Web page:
Laurent Fabius: The Little Lion of Syria

Now that  Assad’s government in Syria has agreed to hand over supervision of its chemical  weapons to the United Nations, some of the wind in the sails of the West’s determination to  attack Syria has dissipated.

Damascus in Flames1926
Damascus in flames as a result of the French air raid on 18 October 1925

Yet France and its Foreign Minister Laurent Fabius are determined to  ensure that  a military strike remains likely, with  France’s tabling of a UN resolution that   would require “serious consequences” if the chemical  weapons handover was not completed according to  UN  requirements  or on  time.  Currently it is unclear what  is motivating Fabius’ need to  be the leader of the dogs of war against  Syria.  It is possibly some attempt by  the Socialist  government to  regain  some political support in  France-although every French   poll is indicating that   French  involvement in  Syria would have the entirely opposite effect.  Or is it an  attempt to  revive the glories of colonial  France by re-bombing Damascus all over again , as it did in  1925-26 when those dark-skinned natives dared to  fight for their own freedom  from  their French  oppressors?

Or is it simply a matter of cash?,   as  Wayne Madsen  reports  for Iranian  Press TV, where he states that  the Saudi Arabian spy chief, Prince Bandar bin Sultan bin Abdulaziz Al  Saud has been spending large amounts of Saudi  oil  money to  “pay off” key members of the US Senate and House leadership  as well as key  ministers of the French  government.

It may  also be that   Fabius’  war-mongering,  like the UK foreign minister’s  William Hague’s foreign policy decisions,  appear  wholly  based on  unconditional support for the Israeli  state and its expansion.  Hague the UK Foreign  Minister , who , in an interview with the Israeli website YNetNews describes himself as  “a natural friend of Israel”.  Any actions that  turn Shi-ite against  Sunni in the countries surrounding Israel  have to be,  they reason, good for Israel.

Its my guess, that  Al Qaeda think  otherwise…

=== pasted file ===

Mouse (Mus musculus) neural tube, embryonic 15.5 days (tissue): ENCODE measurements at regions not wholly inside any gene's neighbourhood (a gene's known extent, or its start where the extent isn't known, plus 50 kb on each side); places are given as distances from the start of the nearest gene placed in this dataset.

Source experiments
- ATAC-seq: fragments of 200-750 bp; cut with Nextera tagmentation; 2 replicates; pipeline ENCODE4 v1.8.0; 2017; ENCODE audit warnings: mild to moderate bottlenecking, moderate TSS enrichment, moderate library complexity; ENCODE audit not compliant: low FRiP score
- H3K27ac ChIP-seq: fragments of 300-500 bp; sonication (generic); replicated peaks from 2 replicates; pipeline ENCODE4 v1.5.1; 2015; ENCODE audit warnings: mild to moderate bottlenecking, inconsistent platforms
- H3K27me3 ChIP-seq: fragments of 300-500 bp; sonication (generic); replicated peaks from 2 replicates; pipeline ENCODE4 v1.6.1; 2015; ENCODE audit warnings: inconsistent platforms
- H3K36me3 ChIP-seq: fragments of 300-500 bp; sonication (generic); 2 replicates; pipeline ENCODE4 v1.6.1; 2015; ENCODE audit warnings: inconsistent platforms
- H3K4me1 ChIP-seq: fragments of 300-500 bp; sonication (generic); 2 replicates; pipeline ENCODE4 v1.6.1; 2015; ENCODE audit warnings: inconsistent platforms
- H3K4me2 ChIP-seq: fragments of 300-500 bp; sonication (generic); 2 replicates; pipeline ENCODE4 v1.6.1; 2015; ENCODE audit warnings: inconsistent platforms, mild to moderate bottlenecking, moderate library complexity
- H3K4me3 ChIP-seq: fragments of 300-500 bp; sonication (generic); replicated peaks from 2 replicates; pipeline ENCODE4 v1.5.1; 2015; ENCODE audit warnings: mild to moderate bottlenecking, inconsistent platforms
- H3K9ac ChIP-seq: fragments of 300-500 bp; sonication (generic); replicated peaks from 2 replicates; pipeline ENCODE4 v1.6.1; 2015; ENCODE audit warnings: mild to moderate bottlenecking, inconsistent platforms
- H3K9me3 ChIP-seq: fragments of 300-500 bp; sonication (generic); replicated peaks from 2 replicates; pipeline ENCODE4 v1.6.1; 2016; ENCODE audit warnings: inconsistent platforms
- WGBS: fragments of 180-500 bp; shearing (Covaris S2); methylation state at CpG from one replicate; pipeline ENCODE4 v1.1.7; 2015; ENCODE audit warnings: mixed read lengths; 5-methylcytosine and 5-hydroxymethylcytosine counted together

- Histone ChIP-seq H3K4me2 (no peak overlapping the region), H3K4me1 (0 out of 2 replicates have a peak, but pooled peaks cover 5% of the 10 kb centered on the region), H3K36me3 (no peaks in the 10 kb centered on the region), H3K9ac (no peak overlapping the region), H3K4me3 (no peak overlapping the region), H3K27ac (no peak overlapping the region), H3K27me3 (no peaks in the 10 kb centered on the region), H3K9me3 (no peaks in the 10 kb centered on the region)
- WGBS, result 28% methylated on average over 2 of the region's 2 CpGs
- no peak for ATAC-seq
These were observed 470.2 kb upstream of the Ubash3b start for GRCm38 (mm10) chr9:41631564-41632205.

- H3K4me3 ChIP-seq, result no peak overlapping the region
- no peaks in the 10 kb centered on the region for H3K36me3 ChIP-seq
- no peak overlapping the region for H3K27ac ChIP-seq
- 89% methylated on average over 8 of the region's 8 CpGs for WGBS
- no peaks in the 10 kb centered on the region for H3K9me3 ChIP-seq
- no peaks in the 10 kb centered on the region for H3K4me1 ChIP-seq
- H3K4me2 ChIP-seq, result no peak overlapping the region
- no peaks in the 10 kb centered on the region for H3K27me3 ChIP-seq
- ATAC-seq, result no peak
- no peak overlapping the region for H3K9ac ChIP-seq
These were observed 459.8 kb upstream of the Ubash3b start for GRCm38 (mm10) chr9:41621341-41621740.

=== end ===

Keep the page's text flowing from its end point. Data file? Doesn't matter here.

What is certain is that  “Western” bombing of Syrian  infrastructure will  cause  even  greater suffering than  Syrians from  both  sides  are experiencing now. The experience of Libya in the last Western  bombing campaign, is sadly  illustrative.  And what  should by  now be evident to  anyone  is that bombings or cruise missiles are not “precision targeted’  despite the hype .  They frequently make errors both in  their electronic targetting and,  as is so often  the case, the targeting coordinates are  based on  unreliable inadequate or false information.

Turkey, Saudi Arabia,Qatar, the UK, France and the US have been steadfast  that there should be no  negotiations while Assad is in  power;  in  other words,  that  Assad’s forces will have to be defeated first before there are “negotiations”!-these are not the principles of those who  espouse peace and reconciliation- what  they appear to  want is the destruction of the Syrian  state, with their pundits arguing ( as they have  done in Iraq) that  Syria must be broken up into  its constituent sectarian geographies. Such  a breakup, (largely fomented by  those outside powers themselves) will  certainly not benefit the Syrian  citizens of those enclaves,  but will  certainly benefit  Israel (in the short term) and Saudi Arabia’s salafist mercenaries.



Moon of Alabama covers many of the issues regarding how a chemical  weapons transfer might occur.

A very  French (and implausible) take on  French  jingoism  for war  in Syria

The Predator from the West

Everywhere you look  in  mainstream Western media you see the utter “reasonableness’ of our need to  destroy  this or that country because it is evil  and isn’t democratic or reasonable enough.

History tells us  a different story,  but for some reason,  we choose to ignore it. The recent non-revelation of the CIA and UK  ‘intelligence” community’s  overthrow of the democratically elected prime minister Mossaddegh of Iran, beginning on  19th August  1953 once again  highlights what  the Wikipedia  entry aptly describes as the ongoing “grubby” adventures by these two  states.  Foolishly, Mossaddegh’s  government had  voted to  nationalise the  UK “owned’  oil fields production in  Iran and so Mossaddegh  and Iran  had to pay the price-  a lifetime of imprisonment and the re-installation of the brutal  pretend-King of Persia -the Shah.

The UK and France’s ongoing adventure in  Syria is another such  example of history repeating itself, where the so-called socialist  president of France, Hollande is salivating at  the mouth  with the opportunity to  once again invade their old colony under the pretense of protecting its  inhabitants ( identical  story  to last time), and the evil little UK Foreign  Minister  Hague will do  absolutely anything to please his  Israeli  masters. Funding and supporting Al Qaeda is absolutely not a   problem  to  Hollande and Hague and Obama -as it was no  problem for the US in Afghanistan during the Soviet occupation. Read a great  account of the French aerial bombing of Damascus  in 1925  and again  in  1926. The US has a 60  year history of conflict  with Syria, as noted by  Adam Curtis in  his wonderful  blog, “The Baby and the Baath  Water.”

In  Afghanistan,the US repeats the old adventures played out by  its now junior ally,  “Great  Britain”,  in its  nineteenth century wars of 1839-1842,  and 1878-1880 and  then 1919.